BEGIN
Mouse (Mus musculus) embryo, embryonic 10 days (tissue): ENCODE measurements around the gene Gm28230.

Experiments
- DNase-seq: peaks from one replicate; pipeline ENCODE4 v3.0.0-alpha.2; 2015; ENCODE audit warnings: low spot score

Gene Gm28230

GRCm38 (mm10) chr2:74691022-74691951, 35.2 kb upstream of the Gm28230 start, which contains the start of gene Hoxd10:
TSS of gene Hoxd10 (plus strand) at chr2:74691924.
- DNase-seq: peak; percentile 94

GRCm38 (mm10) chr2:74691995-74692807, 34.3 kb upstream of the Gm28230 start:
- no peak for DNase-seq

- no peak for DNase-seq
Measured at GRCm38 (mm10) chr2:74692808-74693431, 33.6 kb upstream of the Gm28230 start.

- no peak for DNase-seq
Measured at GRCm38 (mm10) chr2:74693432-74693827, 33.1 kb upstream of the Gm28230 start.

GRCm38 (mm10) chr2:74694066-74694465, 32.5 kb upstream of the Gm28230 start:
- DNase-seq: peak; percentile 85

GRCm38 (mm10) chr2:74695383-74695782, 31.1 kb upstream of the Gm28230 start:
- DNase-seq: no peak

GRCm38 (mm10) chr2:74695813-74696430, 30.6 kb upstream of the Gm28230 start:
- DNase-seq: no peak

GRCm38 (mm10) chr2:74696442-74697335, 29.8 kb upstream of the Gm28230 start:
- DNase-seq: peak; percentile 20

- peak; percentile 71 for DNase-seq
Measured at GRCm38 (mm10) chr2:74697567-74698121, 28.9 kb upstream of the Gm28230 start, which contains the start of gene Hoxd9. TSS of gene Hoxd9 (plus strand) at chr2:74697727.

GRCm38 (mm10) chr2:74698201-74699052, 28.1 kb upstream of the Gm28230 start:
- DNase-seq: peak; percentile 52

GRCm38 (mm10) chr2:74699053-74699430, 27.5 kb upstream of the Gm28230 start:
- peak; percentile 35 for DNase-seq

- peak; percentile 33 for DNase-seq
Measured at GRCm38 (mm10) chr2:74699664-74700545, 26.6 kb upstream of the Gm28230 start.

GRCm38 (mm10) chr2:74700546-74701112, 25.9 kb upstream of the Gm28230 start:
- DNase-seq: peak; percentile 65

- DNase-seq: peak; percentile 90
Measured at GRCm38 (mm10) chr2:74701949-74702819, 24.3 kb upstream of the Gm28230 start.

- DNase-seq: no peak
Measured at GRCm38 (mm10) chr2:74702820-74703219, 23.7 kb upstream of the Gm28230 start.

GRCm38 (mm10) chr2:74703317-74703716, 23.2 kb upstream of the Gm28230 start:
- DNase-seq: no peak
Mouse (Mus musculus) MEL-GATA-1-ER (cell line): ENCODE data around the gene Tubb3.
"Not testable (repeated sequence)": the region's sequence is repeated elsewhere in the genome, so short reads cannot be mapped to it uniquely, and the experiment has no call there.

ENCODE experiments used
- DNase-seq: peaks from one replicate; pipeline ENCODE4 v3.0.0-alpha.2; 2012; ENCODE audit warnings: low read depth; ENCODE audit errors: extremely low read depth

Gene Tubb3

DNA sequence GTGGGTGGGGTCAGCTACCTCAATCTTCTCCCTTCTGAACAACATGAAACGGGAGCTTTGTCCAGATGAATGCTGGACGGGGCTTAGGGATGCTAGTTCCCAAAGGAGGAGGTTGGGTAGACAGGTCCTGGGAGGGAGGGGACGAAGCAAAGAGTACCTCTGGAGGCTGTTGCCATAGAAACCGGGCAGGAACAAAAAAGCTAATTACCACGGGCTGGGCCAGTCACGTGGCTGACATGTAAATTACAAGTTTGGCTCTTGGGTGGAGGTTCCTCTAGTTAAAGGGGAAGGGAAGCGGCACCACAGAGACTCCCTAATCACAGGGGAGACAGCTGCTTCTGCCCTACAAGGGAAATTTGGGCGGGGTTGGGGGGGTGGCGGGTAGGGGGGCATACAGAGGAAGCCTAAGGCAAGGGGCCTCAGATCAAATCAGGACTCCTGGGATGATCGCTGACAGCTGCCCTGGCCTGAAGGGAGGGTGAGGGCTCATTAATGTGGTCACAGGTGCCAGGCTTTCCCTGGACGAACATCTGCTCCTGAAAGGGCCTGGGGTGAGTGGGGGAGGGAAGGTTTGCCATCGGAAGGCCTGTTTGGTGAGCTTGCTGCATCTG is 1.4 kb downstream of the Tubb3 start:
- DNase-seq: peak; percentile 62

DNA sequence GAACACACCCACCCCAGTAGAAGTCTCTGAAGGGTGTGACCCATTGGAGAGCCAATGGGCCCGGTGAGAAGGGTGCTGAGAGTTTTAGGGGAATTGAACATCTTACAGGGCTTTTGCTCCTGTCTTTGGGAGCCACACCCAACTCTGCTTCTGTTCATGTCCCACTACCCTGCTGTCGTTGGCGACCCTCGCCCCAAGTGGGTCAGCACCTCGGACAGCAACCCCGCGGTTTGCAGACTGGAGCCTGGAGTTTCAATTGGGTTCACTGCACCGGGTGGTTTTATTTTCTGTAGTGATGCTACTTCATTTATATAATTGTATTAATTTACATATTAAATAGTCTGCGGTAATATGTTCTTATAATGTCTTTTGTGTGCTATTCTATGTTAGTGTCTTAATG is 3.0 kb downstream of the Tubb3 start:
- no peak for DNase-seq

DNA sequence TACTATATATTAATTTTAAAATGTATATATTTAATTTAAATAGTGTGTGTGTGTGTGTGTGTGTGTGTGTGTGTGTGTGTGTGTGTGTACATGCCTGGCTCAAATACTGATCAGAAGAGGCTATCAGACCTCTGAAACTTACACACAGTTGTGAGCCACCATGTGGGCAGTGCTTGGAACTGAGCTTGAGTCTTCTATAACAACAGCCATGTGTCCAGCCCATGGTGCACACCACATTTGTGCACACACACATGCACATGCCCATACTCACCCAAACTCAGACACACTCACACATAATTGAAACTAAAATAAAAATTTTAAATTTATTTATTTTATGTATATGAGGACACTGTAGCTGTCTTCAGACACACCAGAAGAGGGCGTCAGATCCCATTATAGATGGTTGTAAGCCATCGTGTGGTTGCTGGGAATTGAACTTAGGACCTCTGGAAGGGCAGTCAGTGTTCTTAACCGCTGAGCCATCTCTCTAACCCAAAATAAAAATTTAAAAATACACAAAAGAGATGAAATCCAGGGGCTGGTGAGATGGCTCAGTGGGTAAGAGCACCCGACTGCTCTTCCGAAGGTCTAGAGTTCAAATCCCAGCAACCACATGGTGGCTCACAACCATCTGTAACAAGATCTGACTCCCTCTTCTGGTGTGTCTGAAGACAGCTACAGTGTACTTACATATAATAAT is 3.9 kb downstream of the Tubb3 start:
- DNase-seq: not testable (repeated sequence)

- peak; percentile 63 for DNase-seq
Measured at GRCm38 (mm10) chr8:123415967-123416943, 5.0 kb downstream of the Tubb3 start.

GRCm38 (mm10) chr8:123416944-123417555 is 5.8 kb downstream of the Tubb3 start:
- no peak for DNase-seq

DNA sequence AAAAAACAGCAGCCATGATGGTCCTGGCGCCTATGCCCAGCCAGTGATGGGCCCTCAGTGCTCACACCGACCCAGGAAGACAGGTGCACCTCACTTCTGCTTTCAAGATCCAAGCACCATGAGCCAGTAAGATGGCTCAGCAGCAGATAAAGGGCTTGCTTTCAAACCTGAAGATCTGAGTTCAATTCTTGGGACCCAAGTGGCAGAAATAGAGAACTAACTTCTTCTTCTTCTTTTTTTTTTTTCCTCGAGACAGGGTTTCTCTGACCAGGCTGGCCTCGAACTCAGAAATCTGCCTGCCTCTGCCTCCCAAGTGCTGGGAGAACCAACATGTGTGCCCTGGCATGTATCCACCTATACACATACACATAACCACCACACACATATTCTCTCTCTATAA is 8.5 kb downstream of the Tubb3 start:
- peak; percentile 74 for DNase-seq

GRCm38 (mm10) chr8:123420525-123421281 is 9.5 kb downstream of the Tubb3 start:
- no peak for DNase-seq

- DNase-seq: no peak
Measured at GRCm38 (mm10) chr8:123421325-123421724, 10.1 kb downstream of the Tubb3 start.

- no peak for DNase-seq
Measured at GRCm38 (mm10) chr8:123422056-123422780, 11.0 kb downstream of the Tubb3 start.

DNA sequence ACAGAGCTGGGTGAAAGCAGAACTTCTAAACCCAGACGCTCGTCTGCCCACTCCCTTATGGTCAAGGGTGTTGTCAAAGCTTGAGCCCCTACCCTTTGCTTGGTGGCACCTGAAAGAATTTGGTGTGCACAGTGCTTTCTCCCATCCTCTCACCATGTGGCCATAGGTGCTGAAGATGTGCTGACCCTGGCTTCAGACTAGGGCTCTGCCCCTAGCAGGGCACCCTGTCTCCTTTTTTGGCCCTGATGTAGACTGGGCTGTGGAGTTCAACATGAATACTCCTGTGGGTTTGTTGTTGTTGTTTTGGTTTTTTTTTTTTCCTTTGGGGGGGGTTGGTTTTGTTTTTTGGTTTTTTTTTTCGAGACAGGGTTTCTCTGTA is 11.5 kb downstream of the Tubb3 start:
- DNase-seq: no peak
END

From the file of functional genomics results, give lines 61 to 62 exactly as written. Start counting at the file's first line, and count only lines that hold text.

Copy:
DNA sequence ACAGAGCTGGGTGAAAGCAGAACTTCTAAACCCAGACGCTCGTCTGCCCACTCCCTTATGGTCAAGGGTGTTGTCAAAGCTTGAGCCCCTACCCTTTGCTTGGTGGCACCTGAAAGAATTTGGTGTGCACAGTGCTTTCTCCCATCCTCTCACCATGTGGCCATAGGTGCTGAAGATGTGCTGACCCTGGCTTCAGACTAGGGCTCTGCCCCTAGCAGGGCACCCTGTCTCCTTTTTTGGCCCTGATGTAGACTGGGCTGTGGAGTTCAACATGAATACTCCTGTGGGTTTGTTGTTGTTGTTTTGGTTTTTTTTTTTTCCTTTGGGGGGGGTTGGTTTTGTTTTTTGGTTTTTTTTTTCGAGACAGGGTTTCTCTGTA is 11.5 kb downstream of the Tubb3 start:
- DNase-seq: no peak